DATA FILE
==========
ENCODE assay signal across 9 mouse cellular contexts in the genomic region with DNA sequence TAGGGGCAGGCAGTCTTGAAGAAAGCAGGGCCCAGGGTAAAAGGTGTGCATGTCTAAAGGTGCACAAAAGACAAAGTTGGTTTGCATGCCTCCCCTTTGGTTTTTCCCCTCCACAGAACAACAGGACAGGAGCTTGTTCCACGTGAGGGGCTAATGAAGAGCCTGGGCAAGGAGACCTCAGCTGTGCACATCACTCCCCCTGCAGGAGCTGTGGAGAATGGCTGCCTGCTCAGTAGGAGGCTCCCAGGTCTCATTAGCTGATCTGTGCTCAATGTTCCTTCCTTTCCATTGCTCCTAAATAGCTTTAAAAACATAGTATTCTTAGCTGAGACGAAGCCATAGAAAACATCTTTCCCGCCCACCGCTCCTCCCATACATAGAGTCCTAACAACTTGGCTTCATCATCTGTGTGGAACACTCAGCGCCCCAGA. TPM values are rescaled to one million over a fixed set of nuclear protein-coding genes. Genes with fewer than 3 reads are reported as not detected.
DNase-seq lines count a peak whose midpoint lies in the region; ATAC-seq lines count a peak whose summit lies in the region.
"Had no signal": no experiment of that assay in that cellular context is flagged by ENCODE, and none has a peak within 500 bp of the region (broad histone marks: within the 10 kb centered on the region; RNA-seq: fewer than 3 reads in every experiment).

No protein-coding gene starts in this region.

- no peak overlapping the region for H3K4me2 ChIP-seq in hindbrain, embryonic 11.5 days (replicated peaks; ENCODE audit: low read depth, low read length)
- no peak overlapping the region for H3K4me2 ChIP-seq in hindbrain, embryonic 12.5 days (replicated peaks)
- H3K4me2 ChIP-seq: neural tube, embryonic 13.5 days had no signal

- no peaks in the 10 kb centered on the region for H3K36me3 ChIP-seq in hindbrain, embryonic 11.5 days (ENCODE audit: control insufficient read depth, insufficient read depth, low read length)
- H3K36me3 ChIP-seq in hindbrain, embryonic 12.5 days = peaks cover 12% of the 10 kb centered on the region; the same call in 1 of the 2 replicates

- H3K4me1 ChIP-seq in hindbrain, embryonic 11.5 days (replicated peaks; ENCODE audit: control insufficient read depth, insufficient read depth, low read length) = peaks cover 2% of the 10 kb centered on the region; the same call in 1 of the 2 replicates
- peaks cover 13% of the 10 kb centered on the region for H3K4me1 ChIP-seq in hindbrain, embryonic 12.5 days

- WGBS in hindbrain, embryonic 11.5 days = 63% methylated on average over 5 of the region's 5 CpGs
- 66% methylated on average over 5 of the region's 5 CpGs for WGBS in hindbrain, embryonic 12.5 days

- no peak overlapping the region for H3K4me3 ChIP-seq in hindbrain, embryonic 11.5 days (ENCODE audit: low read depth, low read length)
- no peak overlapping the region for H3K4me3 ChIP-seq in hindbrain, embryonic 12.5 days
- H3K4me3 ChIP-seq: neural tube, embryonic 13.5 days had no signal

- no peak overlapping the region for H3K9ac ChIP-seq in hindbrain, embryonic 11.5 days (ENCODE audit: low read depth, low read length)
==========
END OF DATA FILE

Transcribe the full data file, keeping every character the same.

ENCODE assay signal across 9 mouse cellular contexts in the genomic region with DNA sequence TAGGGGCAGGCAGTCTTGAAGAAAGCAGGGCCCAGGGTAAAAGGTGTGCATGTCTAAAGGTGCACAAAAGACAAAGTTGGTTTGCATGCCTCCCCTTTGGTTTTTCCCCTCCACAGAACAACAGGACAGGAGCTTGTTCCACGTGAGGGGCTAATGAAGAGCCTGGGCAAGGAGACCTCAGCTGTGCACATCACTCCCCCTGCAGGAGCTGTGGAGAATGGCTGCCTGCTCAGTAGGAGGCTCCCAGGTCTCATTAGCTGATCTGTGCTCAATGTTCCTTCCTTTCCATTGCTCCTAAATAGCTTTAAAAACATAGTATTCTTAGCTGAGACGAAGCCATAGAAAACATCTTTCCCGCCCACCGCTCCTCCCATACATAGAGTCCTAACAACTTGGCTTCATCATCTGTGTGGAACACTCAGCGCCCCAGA. TPM values are rescaled to one million over a fixed set of nuclear protein-coding genes. Genes with fewer than 3 reads are reported as not detected.
DNase-seq lines count a peak whose midpoint lies in the region; ATAC-seq lines count a peak whose summit lies in the region.
"Had no signal": no experiment of that assay in that cellular context is flagged by ENCODE, and none has a peak within 500 bp of the region (broad histone marks: within the 10 kb centered on the region; RNA-seq: fewer than 3 reads in every experiment).

No protein-coding gene starts in this region.

- no peak overlapping the region for H3K4me2 ChIP-seq in hindbrain, embryonic 11.5 days (replicated peaks; ENCODE audit: low read depth, low read length)
- no peak overlapping the region for H3K4me2 ChIP-seq in hindbrain, embryonic 12.5 days (replicated peaks)
- H3K4me2 ChIP-seq: neural tube, embryonic 13.5 days had no signal

- no peaks in the 10 kb centered on the region for H3K36me3 ChIP-seq in hindbrain, embryonic 11.5 days (ENCODE audit: control insufficient read depth, insufficient read depth, low read length)
- H3K36me3 ChIP-seq in hindbrain, embryonic 12.5 days = peaks cover 12% of the 10 kb centered on the region; the same call in 1 of the 2 replicates

- H3K4me1 ChIP-seq in hindbrain, embryonic 11.5 days (replicated peaks; ENCODE audit: control insufficient read depth, insufficient read depth, low read length) = peaks cover 2% of the 10 kb centered on the region; the same call in 1 of the 2 replicates
- peaks cover 13% of the 10 kb centered on the region for H3K4me1 ChIP-seq in hindbrain, embryonic 12.5 days

- WGBS in hindbrain, embryonic 11.5 days = 63% methylated on average over 5 of the region's 5 CpGs
- 66% methylated on average over 5 of the region's 5 CpGs for WGBS in hindbrain, embryonic 12.5 days

- no peak overlapping the region for H3K4me3 ChIP-seq in hindbrain, embryonic 11.5 days (ENCODE audit: low read depth, low read length)
- no peak overlapping the region for H3K4me3 ChIP-seq in hindbrain, embryonic 12.5 days
- H3K4me3 ChIP-seq: neural tube, embryonic 13.5 days had no signal

- no peak overlapping the region for H3K9ac ChIP-seq in hindbrain, embryonic 11.5 days (ENCODE audit: low read depth, low read length)